New regulations for airlines aim to help customers but what does it mean for compliance departments?

Gilbert Carrillo
Executive Editor
Loyola University Chicago School of Law, JD 2017


The Obama administration has recently announced new regulation proposals to address common passenger complaints about airline service. Some of these rules would: allow passengers to obtain refunds for delayed baggage, provide customers with more accurate information about performance of the airlines passengers fly, and provide more transparency when booking tickets with online travel services. While these rules would seem to benefit the passengers, what would these rule changes mean for compliance departments going forward?

When the Obama administration first took office, they pledged to impose tough consumer protection rules on the country’s airlines. These recent regulation proposals are just the latest effort to promote competition and protect customers at a time when airline mergers have left customers with fewer choices. The goal of these new regulations is to provide even more transparency and allow customers to make well-informed decisions when planning air travel.

Currently, the Department of Transportation requires airlines to refund baggage fees when luggage is lost. However, one of the new regulations would require airlines to refund baggage fees when luggage is “substantially delayed,” though the term has yet to be defined. Moreover, one of the regulations would require airlines to disclose all costs associated with a ticket, such as baggage fees, seat assignment fees, as well as change and cancellation fees.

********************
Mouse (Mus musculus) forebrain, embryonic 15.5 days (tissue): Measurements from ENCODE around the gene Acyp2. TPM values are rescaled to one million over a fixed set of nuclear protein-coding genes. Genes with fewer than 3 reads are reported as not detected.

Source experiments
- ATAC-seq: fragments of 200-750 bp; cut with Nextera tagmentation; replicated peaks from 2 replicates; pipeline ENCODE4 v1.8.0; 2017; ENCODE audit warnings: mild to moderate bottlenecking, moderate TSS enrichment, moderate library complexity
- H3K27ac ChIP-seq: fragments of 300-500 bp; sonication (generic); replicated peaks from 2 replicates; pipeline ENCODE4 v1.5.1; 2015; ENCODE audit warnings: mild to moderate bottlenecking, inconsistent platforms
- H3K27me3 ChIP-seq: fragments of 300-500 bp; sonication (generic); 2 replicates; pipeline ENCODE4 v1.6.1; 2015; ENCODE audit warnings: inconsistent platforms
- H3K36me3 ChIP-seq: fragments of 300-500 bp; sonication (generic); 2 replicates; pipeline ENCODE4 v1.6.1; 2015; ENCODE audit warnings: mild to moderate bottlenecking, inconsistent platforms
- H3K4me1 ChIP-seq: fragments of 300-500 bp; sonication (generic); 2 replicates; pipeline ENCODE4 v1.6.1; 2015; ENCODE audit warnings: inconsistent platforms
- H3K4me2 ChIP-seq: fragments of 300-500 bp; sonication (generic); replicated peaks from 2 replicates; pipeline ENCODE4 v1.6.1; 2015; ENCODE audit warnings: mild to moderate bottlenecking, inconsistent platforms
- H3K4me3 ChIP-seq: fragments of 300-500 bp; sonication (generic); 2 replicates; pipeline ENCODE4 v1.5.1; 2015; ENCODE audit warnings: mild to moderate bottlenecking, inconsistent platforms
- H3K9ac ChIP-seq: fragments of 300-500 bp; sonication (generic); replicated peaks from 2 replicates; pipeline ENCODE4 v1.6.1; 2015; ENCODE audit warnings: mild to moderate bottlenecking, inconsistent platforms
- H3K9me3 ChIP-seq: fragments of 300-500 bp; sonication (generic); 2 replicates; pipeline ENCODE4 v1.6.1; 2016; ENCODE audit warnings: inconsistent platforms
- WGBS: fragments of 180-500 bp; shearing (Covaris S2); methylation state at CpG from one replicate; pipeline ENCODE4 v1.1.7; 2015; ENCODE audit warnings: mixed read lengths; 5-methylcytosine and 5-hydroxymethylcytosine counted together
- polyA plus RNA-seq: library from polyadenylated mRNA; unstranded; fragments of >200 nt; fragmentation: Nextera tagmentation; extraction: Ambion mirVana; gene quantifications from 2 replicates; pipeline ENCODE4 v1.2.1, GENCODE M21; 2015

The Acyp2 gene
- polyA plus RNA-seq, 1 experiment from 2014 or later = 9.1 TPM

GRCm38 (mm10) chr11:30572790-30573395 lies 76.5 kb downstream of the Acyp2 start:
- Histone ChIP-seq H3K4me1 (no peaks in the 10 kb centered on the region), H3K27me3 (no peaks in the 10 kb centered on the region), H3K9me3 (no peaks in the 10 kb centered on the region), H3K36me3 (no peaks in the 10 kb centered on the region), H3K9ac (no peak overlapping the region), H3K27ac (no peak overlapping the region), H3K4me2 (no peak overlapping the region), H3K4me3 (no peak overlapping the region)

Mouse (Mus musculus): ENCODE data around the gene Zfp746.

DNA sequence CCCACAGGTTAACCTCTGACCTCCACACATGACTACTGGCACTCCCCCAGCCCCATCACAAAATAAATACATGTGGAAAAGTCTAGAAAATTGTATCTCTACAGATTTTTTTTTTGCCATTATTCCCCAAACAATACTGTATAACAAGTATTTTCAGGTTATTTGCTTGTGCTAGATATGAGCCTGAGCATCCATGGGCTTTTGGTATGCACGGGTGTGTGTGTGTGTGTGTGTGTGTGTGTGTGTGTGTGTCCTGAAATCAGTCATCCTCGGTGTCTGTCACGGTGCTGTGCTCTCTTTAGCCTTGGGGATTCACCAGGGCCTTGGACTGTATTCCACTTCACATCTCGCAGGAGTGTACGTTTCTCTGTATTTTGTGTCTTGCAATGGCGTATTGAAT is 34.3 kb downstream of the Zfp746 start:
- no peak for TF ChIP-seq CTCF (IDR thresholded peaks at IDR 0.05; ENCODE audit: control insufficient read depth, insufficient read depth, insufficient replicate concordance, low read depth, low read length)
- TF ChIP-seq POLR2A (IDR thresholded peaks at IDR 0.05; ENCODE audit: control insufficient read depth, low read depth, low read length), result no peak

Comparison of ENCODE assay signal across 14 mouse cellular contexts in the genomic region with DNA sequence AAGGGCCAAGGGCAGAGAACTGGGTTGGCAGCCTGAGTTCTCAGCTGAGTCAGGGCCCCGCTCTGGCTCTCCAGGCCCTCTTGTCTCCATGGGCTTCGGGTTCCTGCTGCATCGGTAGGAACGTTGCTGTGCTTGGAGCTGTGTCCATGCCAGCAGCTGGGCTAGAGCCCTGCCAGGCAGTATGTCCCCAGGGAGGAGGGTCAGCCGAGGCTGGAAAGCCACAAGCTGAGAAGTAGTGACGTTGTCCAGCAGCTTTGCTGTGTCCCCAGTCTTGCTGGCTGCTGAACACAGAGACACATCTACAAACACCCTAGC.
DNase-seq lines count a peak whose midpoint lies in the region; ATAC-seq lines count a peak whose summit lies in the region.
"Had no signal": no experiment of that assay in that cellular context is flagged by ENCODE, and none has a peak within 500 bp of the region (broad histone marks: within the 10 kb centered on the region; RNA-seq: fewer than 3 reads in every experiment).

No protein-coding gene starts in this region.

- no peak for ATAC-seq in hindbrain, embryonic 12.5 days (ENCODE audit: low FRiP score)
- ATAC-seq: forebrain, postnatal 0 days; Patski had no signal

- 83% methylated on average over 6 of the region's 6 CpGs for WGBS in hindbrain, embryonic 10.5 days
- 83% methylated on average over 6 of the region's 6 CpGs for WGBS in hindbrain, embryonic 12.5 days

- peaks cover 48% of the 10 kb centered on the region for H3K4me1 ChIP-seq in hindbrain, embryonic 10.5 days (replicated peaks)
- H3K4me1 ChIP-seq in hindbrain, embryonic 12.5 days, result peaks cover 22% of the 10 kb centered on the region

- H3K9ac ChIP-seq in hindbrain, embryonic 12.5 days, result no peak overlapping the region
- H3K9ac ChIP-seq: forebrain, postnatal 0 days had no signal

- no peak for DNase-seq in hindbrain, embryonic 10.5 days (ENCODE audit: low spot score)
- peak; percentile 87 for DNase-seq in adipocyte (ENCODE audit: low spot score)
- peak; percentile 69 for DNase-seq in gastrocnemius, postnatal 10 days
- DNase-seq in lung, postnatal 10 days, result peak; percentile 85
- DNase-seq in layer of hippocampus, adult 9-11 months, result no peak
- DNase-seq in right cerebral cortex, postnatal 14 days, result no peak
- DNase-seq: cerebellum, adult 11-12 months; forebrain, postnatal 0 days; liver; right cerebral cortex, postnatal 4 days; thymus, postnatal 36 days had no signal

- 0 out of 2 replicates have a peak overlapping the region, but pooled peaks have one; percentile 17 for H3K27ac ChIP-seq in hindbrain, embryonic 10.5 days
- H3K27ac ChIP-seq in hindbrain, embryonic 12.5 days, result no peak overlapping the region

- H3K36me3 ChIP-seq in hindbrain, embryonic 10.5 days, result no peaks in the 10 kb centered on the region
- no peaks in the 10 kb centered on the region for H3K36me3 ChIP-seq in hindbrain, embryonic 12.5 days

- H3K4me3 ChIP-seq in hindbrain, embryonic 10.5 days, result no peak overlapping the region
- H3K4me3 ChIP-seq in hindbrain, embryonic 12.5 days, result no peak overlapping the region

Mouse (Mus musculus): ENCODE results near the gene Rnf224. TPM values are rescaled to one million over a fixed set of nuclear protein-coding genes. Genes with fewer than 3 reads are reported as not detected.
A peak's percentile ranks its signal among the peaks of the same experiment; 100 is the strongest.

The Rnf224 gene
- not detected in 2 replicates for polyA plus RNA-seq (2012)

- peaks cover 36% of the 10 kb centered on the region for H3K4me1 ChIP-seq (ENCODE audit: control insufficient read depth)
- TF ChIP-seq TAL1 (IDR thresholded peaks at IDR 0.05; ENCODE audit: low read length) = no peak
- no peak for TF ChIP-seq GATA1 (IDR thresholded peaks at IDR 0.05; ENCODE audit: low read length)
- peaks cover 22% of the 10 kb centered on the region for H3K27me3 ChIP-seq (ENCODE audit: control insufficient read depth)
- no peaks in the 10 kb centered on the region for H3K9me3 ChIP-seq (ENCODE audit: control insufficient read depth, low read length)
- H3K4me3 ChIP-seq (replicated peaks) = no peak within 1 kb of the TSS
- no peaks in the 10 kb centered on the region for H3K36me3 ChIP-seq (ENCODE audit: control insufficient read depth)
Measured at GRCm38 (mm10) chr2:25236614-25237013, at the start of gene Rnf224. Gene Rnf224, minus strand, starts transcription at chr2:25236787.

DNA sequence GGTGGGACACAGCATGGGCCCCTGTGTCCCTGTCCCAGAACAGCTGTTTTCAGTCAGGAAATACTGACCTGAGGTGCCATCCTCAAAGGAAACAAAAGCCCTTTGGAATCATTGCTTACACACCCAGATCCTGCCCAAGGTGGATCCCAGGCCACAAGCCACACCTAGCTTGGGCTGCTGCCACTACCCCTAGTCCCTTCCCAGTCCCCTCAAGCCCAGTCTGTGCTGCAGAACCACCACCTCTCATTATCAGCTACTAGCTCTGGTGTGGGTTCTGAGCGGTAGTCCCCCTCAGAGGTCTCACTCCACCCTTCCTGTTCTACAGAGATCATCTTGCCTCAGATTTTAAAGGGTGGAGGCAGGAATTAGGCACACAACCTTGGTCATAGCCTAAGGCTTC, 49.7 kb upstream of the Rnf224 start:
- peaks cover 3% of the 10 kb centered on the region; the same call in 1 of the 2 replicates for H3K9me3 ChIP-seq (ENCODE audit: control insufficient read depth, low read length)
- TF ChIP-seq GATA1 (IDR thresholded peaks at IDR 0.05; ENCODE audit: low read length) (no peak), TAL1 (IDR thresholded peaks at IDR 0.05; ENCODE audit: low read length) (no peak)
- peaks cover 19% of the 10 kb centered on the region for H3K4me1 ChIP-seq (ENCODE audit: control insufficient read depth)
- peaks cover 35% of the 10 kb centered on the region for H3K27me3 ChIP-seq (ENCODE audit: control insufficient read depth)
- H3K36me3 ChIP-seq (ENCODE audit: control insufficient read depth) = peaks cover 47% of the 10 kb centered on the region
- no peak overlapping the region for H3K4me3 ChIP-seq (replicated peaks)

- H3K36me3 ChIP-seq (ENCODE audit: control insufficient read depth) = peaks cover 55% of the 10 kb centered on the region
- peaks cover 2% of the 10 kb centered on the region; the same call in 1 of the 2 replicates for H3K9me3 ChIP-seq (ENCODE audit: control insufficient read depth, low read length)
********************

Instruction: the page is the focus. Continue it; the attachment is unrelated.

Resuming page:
Additionally, one of the rule proposals would target travel-booking websites that offer comparison-ticket shopping. Typically, these websites rank airlines higher or lower based on undisclosed payments or other business incentives. The rule proposal would require these websites to be neutral or reveal potential bias to the consumers, allowing the consumers to know all the facts before trusting and booking travel on these websites.

Another focal point of the recent rule proposals is the airlines’ on-time record. Currently, airlines are only required to disclose on-time performance data for flights they operate (i.e. United only must disclose data for United). However, the new regulation would also require airlines to report on-time performance for all flights airline companies contract.


While these rules would appear very beneficial to consumers, the impact on compliance departments would be interesting to follow. One important aspect regarding these new regulations would be to have a better understanding of the definitions of the terms. For example, the regulation regarding reimbursement of baggage fees for luggage that is “substantially delayed” must be defined. The term “substantially delayed” is relative based on the point of view from the consumer and the airline carrier.

Assuming the passage of these regulations, compliance departments will need to update their training, written policies and procedures, and internal auditing and monitoring. Specifically for the regulation regarding reimbursement of late baggage fees, the training would have to focus on insuring personnel keep better track of luggage.

Airline carriers may wish to institute their own policy about the term “substantially delayed” that would fall just shy of the regulation’s definition (when the term is defined) in hopes of emphasizing the importance of the federal regulation to the carrier’s employees. Additionally, compliance departments may wish to audit and monitor the personnel tasked with insuring baggage is delivered promptly.

The penalties for failing to comply with the new regulations are still unclear. What is clear is these regulations will be sure to add more stress (and financial resources) to airline carriers, specifically their compliance departments.